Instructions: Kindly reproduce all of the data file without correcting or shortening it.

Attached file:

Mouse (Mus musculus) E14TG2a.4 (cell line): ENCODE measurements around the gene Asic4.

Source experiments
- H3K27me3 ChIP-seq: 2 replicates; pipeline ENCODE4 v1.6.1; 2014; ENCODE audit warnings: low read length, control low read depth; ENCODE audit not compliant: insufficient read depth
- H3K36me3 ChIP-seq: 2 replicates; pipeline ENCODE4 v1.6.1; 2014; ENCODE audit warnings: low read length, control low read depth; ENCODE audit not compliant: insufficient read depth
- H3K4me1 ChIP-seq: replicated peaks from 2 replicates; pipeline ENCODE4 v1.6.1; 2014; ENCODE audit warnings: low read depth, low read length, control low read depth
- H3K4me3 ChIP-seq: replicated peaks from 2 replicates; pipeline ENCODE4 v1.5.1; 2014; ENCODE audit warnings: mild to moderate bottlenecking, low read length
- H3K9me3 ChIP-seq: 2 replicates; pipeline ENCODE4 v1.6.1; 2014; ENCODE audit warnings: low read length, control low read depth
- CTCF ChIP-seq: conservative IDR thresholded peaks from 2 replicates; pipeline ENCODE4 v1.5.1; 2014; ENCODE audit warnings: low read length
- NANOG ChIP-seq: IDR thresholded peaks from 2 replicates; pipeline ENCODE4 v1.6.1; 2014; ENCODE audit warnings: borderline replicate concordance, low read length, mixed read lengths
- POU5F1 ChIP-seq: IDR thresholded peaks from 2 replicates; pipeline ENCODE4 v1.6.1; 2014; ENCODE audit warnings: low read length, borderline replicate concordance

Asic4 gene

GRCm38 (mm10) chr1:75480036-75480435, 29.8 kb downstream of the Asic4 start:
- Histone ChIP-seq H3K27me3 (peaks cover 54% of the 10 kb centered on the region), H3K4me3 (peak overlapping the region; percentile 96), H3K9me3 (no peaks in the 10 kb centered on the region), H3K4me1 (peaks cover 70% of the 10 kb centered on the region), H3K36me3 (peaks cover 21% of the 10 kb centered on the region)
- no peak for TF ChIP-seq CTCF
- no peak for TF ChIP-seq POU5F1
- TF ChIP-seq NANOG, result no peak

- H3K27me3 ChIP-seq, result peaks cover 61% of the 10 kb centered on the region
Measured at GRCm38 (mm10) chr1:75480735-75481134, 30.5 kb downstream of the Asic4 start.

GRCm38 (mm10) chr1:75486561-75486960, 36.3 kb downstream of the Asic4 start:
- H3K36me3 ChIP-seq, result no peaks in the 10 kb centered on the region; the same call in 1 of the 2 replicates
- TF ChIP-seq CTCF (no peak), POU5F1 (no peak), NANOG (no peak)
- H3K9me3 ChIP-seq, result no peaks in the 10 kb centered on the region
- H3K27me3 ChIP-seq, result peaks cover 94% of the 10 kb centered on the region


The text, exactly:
Mouse (Mus musculus) E14TG2a.4 (cell line): ENCODE measurements around the gene Asic4.

Source experiments
- H3K27me3 ChIP-seq: 2 replicates; pipeline ENCODE4 v1.6.1; 2014; ENCODE audit warnings: low read length, control low read depth; ENCODE audit not compliant: insufficient read depth
- H3K36me3 ChIP-seq: 2 replicates; pipeline ENCODE4 v1.6.1; 2014; ENCODE audit warnings: low read length, control low read depth; ENCODE audit not compliant: insufficient read depth
- H3K4me1 ChIP-seq: replicated peaks from 2 replicates; pipeline ENCODE4 v1.6.1; 2014; ENCODE audit warnings: low read depth, low read length, control low read depth
- H3K4me3 ChIP-seq: replicated peaks from 2 replicates; pipeline ENCODE4 v1.5.1; 2014; ENCODE audit warnings: mild to moderate bottlenecking, low read length
- H3K9me3 ChIP-seq: 2 replicates; pipeline ENCODE4 v1.6.1; 2014; ENCODE audit warnings: low read length, control low read depth
- CTCF ChIP-seq: conservative IDR thresholded peaks from 2 replicates; pipeline ENCODE4 v1.5.1; 2014; ENCODE audit warnings: low read length
- NANOG ChIP-seq: IDR thresholded peaks from 2 replicates; pipeline ENCODE4 v1.6.1; 2014; ENCODE audit warnings: borderline replicate concordance, low read length, mixed read lengths
- POU5F1 ChIP-seq: IDR thresholded peaks from 2 replicates; pipeline ENCODE4 v1.6.1; 2014; ENCODE audit warnings: low read length, borderline replicate concordance

Asic4 gene

GRCm38 (mm10) chr1:75480036-75480435, 29.8 kb downstream of the Asic4 start:
- Histone ChIP-seq H3K27me3 (peaks cover 54% of the 10 kb centered on the region), H3K4me3 (peak overlapping the region; percentile 96), H3K9me3 (no peaks in the 10 kb centered on the region), H3K4me1 (peaks cover 70% of the 10 kb centered on the region), H3K36me3 (peaks cover 21% of the 10 kb centered on the region)
- no peak for TF ChIP-seq CTCF
- no peak for TF ChIP-seq POU5F1
- TF ChIP-seq NANOG, result no peak

- H3K27me3 ChIP-seq, result peaks cover 61% of the 10 kb centered on the region
Measured at GRCm38 (mm10) chr1:75480735-75481134, 30.5 kb downstream of the Asic4 start.

GRCm38 (mm10) chr1:75486561-75486960, 36.3 kb downstream of the Asic4 start:
- H3K36me3 ChIP-seq, result no peaks in the 10 kb centered on the region; the same call in 1 of the 2 replicates
- TF ChIP-seq CTCF (no peak), POU5F1 (no peak), NANOG (no peak)
- H3K9me3 ChIP-seq, result no peaks in the 10 kb centered on the region
- H3K27me3 ChIP-seq, result peaks cover 94% of the 10 kb centered on the region